Twenty years of apathy and failure – with children and families paying the heavy price
My focus is on babies and young children who have very special needs, often with multiple impairments. My dream is for effective integrated early child and family support in which local agencies and practitioners join together to produce a seamless service to support the child’s learning and development and to help the whole family achieve the best possible quality of life.
In the UK we are a million miles away from this dream and the all-party parliamentary group feels like a throw-back in time. Twenty years ago we were all talking about integration, keyworkers and team around the child. Effective models were developed and written about. Then the government lost interest in these children and moved on to newer vote-catching projects. Since then children and families have to cope best they can with shameful fragmentation and chaos.
Now we are being asked to step back twenty years and start again! As though struggling families have just been discovered. As though people in the Westminster bubble have just noticed some babies and young children are getting a raw deal.
How many families would have been properly supported if these well-pain politicians, civil servants and charity bosses had run with the baton that was handed to them two decades ago?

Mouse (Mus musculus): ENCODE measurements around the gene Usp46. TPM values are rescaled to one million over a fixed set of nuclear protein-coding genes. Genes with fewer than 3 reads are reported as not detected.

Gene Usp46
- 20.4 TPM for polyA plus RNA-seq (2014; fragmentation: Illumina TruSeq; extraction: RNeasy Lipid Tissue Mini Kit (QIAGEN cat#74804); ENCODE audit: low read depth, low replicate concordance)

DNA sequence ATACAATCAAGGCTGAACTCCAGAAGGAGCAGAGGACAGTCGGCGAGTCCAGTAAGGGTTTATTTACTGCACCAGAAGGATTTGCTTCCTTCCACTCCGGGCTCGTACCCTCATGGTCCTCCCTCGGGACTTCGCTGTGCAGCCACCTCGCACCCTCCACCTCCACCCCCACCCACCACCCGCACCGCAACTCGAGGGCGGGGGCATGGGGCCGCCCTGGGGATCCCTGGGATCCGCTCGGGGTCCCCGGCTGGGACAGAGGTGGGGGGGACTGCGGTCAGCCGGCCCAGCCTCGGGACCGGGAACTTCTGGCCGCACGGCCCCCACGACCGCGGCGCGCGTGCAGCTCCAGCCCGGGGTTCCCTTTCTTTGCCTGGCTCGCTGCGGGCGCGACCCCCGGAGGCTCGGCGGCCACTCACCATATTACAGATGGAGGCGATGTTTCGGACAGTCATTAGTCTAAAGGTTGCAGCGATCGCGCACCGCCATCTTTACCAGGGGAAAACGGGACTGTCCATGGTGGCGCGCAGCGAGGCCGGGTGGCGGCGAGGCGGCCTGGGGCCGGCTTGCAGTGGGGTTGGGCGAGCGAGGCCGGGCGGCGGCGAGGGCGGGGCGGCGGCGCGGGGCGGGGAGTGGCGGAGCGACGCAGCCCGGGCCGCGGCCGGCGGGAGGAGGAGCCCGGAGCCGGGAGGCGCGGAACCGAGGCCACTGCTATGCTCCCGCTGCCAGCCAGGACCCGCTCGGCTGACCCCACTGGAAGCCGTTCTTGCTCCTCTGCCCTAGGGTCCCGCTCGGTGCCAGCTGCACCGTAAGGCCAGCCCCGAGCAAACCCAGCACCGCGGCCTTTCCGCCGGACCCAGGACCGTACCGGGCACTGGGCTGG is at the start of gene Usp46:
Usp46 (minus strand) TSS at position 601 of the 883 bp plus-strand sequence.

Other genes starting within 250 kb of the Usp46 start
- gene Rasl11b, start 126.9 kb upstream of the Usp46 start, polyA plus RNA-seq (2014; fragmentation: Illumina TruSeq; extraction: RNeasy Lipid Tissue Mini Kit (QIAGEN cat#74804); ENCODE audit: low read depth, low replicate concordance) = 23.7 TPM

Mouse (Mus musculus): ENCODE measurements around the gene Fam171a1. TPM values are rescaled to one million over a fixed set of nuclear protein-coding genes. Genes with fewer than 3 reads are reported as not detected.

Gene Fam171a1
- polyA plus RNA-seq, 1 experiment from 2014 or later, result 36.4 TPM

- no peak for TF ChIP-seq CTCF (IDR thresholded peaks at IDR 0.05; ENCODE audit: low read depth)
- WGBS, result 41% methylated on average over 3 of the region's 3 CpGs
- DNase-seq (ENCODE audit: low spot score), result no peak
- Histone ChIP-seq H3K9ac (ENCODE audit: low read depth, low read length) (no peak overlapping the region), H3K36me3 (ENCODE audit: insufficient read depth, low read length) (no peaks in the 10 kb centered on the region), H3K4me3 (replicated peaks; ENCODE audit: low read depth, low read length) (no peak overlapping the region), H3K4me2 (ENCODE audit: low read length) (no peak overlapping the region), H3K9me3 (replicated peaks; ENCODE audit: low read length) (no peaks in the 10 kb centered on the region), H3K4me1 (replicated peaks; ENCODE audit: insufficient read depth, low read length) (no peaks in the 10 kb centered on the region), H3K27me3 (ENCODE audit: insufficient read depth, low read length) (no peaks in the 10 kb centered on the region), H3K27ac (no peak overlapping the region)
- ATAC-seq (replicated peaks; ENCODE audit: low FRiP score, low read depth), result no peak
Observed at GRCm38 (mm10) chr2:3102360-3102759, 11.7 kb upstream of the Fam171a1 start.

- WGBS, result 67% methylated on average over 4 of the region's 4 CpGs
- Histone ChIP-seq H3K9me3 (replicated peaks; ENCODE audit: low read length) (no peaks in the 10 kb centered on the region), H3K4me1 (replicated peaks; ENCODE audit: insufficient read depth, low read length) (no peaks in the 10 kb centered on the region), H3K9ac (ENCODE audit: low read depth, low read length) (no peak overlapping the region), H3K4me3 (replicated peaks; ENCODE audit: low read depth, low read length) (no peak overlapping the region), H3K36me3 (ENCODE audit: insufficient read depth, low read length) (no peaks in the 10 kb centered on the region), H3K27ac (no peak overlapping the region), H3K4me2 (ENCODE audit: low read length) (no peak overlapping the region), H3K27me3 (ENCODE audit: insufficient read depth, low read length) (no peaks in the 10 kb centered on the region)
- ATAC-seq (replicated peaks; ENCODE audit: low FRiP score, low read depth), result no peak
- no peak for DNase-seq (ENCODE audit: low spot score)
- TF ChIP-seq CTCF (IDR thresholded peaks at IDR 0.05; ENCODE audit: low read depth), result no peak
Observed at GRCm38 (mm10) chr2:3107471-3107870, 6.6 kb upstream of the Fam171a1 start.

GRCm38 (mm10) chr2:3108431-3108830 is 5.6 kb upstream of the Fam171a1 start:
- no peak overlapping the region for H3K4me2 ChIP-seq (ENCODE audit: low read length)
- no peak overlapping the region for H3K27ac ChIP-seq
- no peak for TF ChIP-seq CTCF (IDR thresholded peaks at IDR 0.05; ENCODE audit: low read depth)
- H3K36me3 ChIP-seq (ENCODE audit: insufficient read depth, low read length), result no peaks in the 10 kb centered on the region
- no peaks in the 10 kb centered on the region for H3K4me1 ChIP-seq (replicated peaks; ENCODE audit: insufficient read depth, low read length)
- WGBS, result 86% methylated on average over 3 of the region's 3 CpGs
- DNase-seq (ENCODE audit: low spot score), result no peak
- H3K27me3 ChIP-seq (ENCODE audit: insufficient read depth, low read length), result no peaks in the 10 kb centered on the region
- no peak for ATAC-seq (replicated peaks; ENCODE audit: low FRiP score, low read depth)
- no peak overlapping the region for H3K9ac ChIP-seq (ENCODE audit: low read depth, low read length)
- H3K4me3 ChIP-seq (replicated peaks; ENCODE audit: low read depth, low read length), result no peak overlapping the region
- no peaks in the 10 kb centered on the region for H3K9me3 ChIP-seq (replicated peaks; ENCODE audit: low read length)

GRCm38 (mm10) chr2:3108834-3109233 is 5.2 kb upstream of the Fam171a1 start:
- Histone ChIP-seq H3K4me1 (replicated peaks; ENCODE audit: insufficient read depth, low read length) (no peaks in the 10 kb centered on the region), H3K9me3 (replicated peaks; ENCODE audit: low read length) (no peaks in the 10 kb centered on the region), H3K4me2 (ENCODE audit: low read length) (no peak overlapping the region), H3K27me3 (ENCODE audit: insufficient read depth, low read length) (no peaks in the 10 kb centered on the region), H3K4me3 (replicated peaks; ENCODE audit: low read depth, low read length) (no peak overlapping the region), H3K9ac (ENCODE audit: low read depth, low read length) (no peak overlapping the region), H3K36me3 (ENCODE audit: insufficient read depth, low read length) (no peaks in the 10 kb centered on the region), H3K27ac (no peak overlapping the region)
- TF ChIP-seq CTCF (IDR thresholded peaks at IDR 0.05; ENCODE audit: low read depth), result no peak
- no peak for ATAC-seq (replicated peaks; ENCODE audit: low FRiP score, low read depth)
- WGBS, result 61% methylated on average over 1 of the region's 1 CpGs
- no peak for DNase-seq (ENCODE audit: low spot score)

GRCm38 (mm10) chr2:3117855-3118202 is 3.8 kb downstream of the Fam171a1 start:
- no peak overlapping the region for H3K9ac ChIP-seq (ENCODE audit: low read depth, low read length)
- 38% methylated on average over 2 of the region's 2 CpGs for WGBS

In September 2019 I posted a series of comments in TAC Bulletin under the title ‘It takes leaders to break down silos’ – report by Council for Disabled Children offers more of the same. Disappointing
I argued that leadership was only one factor among many – including disability prejudice, the failure of universities to prepare graduates for joint working and the very real anxieties and apprehensions that many practitioners have about collaborating with people across agency or professional boundaries.
These are massive barriers to integrated care which I then addressed in the 2020 Manual, Integration Made Possible: A practical manual for joint working – multiagency – multidisciplinary - transdisciplinary.
I imagine in twenty years’ time I will be reading about a new government initiative to integrate care and writing ‘Integration Made Possible 2’. Much champagne will have flowed in Westminster by then.
Peter Limbrick, May 2022
If you know of an effective integrated early child and family support system in England, please let me know.